Since freeway entrances and exits are often far apart,
planning your route in advance is important. Be
sure to carefully map your route before beginning your
trip. Learn the name, highway number and direction of
all roads you plan to take. Make sure you know
the names of the exits that come immediately before
the exit you plan to take.
When entering a freeway, make sure that the road or ramp you have selected is an
entrance ramp. "DO NOT ENTER" and "WRONG WAY" signs often warn
that such a road is an exit ramp.
Although freeways are among the nation's safest roads, they do require special skills.
Although modern freeways show many fewer accidents than surface streets, the collisions
that do occur are generally more severe due to higher speeds. These higher speeds
and increased traffic volumes often require drivers to make complex, split-second
decisions at critical moments.
As soon as you enter a freeway entrance ramp, you should begin to check traffic. This
is best accomplished with quick glances over your shoulder and into the side mirror to
find a gap in the traffic. To alert the drivers on the freeway of your intention to enter,
use your turn signals until you have successfully merged into the first through lane.
The two most common mistakes when entering the freeway are:
||Suddenly slowing or stopping.
||Merging at too slow a speed.
Always anticipate the actions of the vehicle ahead:
it may suddenly slow or stop. You should always allow
plenty of space between your vehicle and the vehicle
in front of you.
On some freeways, there is almost no entrance or acceleration
lane - the ramp takes you directly onto the freeway.
Signs may be posted for you to yield. In this
case, you will have to wait for a longer gap and accelerate
quickly in order to merge with freeway traffic.
When driving in the right hand lane of the freeway, you may notice drivers attempting
to enter the freeway. Help them by adjusting your speed and moving to the next lane. This
will create a gap for them to safely move onto the freeway.
Once on the freeway, choose the legal speed that matches the speed of traffic and is
suitable for visibility, traffic, and road conditions.
When you go faster or slower than other traffic on the freeway, you increase your
chances of having an accident.
Choosing a Lane
On a two-lane freeway, use the right lane as a cruising lane and the left lane as a
On a three-lane freeway, use the right lane as a slower lane, the middle
lane as a cruising lane, and the left-hand lane as a
When changing lanes, make sure that it is safe, and that the drivers around you are not
about to change lanes.
At freeway speeds, fast vehicles from the rear can quickly enter your blind spot.
Before moving into another lane, signal your movements in advance, and avoid any sudden
moves that could startle the drivers near you.
Check your side and rear view mirrors. Glance over your shoulder in the direction of
the lane change.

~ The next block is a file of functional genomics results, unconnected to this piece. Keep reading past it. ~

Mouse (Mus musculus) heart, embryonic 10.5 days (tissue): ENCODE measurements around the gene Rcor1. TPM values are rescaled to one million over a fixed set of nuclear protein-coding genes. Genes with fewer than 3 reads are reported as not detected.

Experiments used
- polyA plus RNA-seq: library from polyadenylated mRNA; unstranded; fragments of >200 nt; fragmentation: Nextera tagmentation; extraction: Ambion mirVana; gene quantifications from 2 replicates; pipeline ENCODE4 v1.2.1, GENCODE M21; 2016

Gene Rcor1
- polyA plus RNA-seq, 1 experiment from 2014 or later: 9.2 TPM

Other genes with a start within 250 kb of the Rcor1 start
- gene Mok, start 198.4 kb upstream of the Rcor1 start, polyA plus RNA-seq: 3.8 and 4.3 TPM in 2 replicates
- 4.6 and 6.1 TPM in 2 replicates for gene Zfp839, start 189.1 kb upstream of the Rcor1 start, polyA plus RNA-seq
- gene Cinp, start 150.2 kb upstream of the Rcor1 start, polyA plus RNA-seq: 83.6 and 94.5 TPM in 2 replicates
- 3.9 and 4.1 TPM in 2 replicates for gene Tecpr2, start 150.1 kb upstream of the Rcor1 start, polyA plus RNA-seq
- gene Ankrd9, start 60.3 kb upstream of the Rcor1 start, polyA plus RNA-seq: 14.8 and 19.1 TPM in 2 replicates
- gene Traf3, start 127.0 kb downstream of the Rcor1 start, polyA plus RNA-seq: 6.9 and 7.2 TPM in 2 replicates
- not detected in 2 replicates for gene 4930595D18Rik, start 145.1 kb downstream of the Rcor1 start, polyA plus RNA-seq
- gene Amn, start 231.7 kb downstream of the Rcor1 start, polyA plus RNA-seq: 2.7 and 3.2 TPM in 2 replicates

Avoid reducing speed during lane changes, since this can create a hazard for other
drivers by forcing the driver in the lane next to you to brake.
In order to avoid last minutes moves, you should anticipate hazards to come. To do
this, look down the road 10 to 15 seconds ahead of your vehicle, instead
of constantly staring at the road just in front of your car. On the highway, 10 to 15
seconds is about a quarter of a mile.
Special turnout areas are sometimes marked on two-lane roads. If necessary, you may
pull to the side in these areas and allow cars behind you to pass.
Carpool Lanes and Controlled On-Ramps
Carpooling and riding buses are good ways to save fuel, reduce the number of
vehicles on our highways, and reduce pollution.
Some freeways have special lanes and on-ramps for carpools and other High Occupancy
Vehicles (HOVs). Using a carpool or HOV lane requires a minimum of 2 or 3 people in
a vehicle, including the driver, depending on how the lane is marked.
Signs at the on-ramp or along the freeway tell you
the number of people required in your vehicle in order
to use that lane, as well as the days and hours to which
the requirement applies.
The pavement of these lanes is usually marked with a diamond shape and the word
"HOV." Some freeways may have a special lane for buses only, or that lane
may be for both buses and carpools. A bus-only lane will also be marked by the diamond
Never cross a set of double lines to enter or exit any carpool or HOV lane.
Violating the requirements of an HOV or bus lane will result in a fine of as much as
$271 in many parts of California.
Whenever you change lanes, check behind you to make sure you are not getting in the way
of cars in that lane.
Changing lanes includes:
||Changing from one lane to another.
||Entering the freeway from an on-ramp.
||Entering the road from a curb or shoulder.
Before changing lanes, always check traffic behind and beside you by:
||Checking all mirrors.
||Glancing over your left or right shoulder to make sure the
lane you want is clear. If you use only your left or inside rearview mirrors when looking
for cars, you may not see vehicles near the rear of your car because of a "blind
||Always check traffic to the sides quickly. Do not take your
eyes off the road ahead for more than an instant. Check for other cars with their turn
signals on. Someone in another lane may plan to move into the same spot you want.
When you must slow down suddenly, take a quick glance in your mirrors.
You should also check your mirrors when you are preparing to turn into a side road or
driveway, and when you are stopping to pull into a parking space.